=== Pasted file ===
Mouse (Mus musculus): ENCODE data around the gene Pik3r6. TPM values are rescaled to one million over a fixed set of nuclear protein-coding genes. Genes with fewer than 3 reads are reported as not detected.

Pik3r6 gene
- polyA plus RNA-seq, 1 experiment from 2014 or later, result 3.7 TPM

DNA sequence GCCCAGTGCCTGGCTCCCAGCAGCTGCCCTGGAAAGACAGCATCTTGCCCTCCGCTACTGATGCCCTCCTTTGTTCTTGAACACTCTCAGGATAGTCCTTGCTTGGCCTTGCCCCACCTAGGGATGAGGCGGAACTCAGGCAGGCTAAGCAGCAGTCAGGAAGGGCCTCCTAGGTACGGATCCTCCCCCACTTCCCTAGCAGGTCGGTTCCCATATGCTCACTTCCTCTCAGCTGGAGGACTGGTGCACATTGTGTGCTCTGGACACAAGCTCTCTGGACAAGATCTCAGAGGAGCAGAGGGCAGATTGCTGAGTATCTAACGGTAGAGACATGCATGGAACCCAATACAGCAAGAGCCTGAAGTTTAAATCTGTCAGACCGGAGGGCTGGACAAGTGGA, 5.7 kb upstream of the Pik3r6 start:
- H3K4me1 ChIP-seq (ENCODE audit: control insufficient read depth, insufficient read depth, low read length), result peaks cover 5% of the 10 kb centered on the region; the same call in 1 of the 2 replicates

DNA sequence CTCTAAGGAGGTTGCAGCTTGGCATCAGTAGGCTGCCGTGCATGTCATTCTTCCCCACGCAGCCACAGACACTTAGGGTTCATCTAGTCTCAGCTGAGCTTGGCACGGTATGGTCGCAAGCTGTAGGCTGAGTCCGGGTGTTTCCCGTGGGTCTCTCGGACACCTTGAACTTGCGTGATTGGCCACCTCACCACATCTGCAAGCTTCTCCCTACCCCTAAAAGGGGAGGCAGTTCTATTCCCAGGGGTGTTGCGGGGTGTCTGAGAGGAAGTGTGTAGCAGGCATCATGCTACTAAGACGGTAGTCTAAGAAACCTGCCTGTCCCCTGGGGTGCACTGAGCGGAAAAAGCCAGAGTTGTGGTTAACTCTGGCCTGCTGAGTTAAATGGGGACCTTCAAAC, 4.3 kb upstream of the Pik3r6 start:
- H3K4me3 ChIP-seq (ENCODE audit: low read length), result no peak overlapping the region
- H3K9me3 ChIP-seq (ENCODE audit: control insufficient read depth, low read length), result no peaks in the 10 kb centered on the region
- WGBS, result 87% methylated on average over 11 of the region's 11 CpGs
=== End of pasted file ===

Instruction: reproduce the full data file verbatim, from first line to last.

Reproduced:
Mouse (Mus musculus): ENCODE data around the gene Pik3r6. TPM values are rescaled to one million over a fixed set of nuclear protein-coding genes. Genes with fewer than 3 reads are reported as not detected.

Pik3r6 gene
- polyA plus RNA-seq, 1 experiment from 2014 or later, result 3.7 TPM

DNA sequence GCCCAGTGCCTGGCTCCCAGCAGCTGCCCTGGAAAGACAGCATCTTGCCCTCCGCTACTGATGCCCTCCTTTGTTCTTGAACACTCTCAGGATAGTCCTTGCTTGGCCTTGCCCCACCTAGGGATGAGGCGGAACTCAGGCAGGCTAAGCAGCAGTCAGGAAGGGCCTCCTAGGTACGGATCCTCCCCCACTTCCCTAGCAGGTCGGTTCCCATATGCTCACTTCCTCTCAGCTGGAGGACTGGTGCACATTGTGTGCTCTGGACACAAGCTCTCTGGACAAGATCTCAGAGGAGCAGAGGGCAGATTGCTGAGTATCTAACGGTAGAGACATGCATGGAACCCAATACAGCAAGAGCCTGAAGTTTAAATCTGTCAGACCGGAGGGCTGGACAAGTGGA, 5.7 kb upstream of the Pik3r6 start:
- H3K4me1 ChIP-seq (ENCODE audit: control insufficient read depth, insufficient read depth, low read length), result peaks cover 5% of the 10 kb centered on the region; the same call in 1 of the 2 replicates

DNA sequence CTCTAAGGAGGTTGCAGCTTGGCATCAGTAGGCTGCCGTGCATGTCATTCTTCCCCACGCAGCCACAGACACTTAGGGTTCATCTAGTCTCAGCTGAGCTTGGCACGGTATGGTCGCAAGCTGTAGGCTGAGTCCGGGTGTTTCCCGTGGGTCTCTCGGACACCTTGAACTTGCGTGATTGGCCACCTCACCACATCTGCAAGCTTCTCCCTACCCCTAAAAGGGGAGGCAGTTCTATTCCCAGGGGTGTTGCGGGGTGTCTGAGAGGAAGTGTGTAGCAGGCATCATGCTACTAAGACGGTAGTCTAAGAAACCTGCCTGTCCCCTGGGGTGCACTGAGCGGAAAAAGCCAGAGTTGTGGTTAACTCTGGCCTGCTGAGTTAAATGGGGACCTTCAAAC, 4.3 kb upstream of the Pik3r6 start:
- H3K4me3 ChIP-seq (ENCODE audit: low read length), result no peak overlapping the region
- H3K9me3 ChIP-seq (ENCODE audit: control insufficient read depth, low read length), result no peaks in the 10 kb centered on the region
- WGBS, result 87% methylated on average over 11 of the region's 11 CpGs